We looked to Hawaiʻi's vibrant culture of artisanal craftsmanship when designing the hand-braided leather straps on the Kāhiko—which simulate traditional rope braiding.
From beach to trail to Kaka‘ako’s urban art street scene, the Nalukai Kapa Boot is built for any modern adventure. Featuring water-resistant waxed canvas and moisture-wicking microfiber lining.
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From beach to land and back again, the classic ‘Ohana is made to let kids roam, tumble, explore. Weather-resistant and floats.
Shop Boys’ ‘Ohana
So light, so airy and so brightly colored, our slip-on Pehuea Maka Girls is made to keep up with her adventurous spirit.
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Hikianalia is the companion sailing canoe of the iconic Hōkūle‘a and summons the wayfaring wisdom passed down by its Hawaiian ancestors to navigate the sea.
Throughout time immemorial, human beings have associated rain with life, growth and renewal. It nourishes our natural environment, waters our crops, and provides fresh drinking water for our communities. Rain is the cornerstone of life.
In Hawai‘i, home to Mount Wai‘ale‘ale on the island of Kaua‘i, one of the rainiest places on Earth, rain is a natural part of daily life. Across the Aloha State, fleeting morning showers give way to effervescent rainbows and sunny days, followed by more afternoon sprinkles along the mountains and windward coasts. With an umbrella or a giant ti leaf in hand, rain is not a hindrance but celebrated as a way of life in Hawai’i.
Rain was also part of the fabric of life for Native Hawaiians hundreds of years ago, just as it is today. In fact, rain was so integral to the survival of native Hawaiians that they identified over 200 types of rain through songs, chants, and stories.
“Our kūpuna were so observant of their environment and just highly attuned with their surroundings,” says Kiele Gonzalez, co-author and co-researcher of Hānau Ka Ua: Hawaiian Rain Names, from a 2016 interview with Hawai‘i Magazine. The book documents more than 200 Hawaiian language words, terms, and phrases for rain. “They were able to recognize and identify these subtle difference between rains, the patterns they’d fall in, the way they blew, what time they’d come, their duration, their scent—all of that was part of what would go into their names—and it’s all reaffirmed in modern climatology.”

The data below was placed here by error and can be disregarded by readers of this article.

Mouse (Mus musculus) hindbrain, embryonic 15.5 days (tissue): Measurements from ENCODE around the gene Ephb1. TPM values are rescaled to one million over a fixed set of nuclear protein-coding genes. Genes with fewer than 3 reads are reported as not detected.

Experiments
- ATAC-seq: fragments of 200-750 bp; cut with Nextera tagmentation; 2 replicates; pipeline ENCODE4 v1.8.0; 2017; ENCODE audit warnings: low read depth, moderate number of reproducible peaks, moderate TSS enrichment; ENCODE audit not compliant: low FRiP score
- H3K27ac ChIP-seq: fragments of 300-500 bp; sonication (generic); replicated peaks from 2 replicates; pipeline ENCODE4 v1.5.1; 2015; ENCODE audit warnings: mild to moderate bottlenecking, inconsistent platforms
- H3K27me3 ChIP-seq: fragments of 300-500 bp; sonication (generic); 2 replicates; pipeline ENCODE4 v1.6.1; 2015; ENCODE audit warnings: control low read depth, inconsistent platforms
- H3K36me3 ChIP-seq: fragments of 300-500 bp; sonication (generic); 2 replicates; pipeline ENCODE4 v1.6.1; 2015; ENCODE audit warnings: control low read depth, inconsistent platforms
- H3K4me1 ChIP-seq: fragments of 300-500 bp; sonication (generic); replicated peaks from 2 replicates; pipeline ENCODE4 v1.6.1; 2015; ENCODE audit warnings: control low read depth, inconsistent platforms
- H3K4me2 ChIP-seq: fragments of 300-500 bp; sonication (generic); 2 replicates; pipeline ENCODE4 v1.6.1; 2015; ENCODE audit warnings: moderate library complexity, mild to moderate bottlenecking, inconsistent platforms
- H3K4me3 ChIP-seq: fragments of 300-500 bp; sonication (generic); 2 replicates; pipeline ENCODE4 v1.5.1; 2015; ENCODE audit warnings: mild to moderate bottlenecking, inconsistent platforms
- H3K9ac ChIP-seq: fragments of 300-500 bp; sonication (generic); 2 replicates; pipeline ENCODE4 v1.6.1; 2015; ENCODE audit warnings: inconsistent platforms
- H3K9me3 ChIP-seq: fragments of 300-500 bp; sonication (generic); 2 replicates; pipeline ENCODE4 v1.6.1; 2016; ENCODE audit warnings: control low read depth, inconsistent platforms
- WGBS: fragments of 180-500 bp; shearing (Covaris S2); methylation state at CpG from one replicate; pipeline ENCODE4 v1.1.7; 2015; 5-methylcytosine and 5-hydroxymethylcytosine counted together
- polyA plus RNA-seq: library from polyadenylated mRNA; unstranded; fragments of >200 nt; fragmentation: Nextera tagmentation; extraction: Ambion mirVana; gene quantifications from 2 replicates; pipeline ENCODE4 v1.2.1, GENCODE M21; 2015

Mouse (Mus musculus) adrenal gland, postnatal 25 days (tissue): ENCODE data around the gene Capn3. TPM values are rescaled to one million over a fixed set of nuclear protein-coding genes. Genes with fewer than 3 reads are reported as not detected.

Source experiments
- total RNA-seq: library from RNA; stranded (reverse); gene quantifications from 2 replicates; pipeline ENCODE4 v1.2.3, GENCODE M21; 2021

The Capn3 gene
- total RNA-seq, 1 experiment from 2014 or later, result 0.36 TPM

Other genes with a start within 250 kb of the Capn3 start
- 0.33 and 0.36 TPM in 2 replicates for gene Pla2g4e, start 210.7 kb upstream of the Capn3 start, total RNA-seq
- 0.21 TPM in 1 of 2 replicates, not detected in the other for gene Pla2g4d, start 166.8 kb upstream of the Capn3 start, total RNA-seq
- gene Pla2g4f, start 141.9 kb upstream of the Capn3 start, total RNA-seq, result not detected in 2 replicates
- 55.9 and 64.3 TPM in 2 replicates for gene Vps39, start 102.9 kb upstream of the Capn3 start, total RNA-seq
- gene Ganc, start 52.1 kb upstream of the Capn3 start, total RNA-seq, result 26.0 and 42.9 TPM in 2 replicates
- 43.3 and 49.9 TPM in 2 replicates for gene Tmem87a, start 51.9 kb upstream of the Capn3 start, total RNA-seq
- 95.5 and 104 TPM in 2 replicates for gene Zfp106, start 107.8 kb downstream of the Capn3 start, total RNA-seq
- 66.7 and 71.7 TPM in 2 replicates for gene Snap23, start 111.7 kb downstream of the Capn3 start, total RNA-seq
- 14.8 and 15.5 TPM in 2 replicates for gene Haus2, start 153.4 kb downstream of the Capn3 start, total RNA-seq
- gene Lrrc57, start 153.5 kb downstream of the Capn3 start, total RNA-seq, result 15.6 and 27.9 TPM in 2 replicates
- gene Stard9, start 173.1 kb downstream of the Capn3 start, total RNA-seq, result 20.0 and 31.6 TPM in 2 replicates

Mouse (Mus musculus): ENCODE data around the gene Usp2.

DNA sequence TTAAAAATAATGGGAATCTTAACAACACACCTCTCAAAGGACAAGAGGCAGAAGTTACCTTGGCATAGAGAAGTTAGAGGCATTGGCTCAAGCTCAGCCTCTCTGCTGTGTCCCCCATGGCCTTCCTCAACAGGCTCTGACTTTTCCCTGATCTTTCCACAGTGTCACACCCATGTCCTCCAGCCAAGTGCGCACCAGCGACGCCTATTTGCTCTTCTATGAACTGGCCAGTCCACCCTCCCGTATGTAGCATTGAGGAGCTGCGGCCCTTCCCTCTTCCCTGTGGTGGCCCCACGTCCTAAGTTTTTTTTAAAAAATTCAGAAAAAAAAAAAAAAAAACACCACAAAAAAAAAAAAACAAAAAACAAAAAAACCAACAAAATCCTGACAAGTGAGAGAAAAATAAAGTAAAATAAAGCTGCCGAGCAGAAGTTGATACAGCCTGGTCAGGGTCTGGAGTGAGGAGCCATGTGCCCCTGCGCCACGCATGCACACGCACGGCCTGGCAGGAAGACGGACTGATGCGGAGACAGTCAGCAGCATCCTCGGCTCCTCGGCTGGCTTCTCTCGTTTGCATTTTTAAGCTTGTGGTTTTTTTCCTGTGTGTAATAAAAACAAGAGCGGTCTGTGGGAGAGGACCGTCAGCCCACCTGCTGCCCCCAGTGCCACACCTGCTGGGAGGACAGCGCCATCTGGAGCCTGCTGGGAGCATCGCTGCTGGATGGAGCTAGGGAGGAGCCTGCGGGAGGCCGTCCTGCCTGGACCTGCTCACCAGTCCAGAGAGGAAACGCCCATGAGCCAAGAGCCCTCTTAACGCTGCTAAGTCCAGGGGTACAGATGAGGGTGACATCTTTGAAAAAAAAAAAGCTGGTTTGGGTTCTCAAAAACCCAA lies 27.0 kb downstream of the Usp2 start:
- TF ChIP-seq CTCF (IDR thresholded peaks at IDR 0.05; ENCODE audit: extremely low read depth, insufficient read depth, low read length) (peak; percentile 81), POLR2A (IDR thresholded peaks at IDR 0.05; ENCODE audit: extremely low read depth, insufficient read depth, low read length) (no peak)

Just as today we notice the difference between a light mist, a steady drizzle, or a torrential downpour, Hawaiian rain names are very specific and include plants, animals, or places. Alanilehua describes a heavenly, seemingly orange rain that occurs in Puna, but originates in Hilo. Kanilehua rain alludes to the chattering of the birds and the rain that the lehua flower drinks. Ka ua Kea o Hāna is a traditional saying that refers to the white, misty rain of Hāna that comes in from the sea.
Hānau Ka Ua author Collette Leimomi Akana hopes that by discovering Hawai‘i’s rain names, people will form a deeper connection to the ‘āina, the land, enriching all aspects of our lives in the Islands. Inspired by the tropical rain that falls on the islands, we handcrafted our waterproof boots and shoes with premium leathers, full waterproof construction, and rugged outsoles to keep you moving through your outdoor environment, no matter what the weather holds.
Welcome to our ʻOhana
WELCOME TO OUR ʻOhana (FAMILY)!
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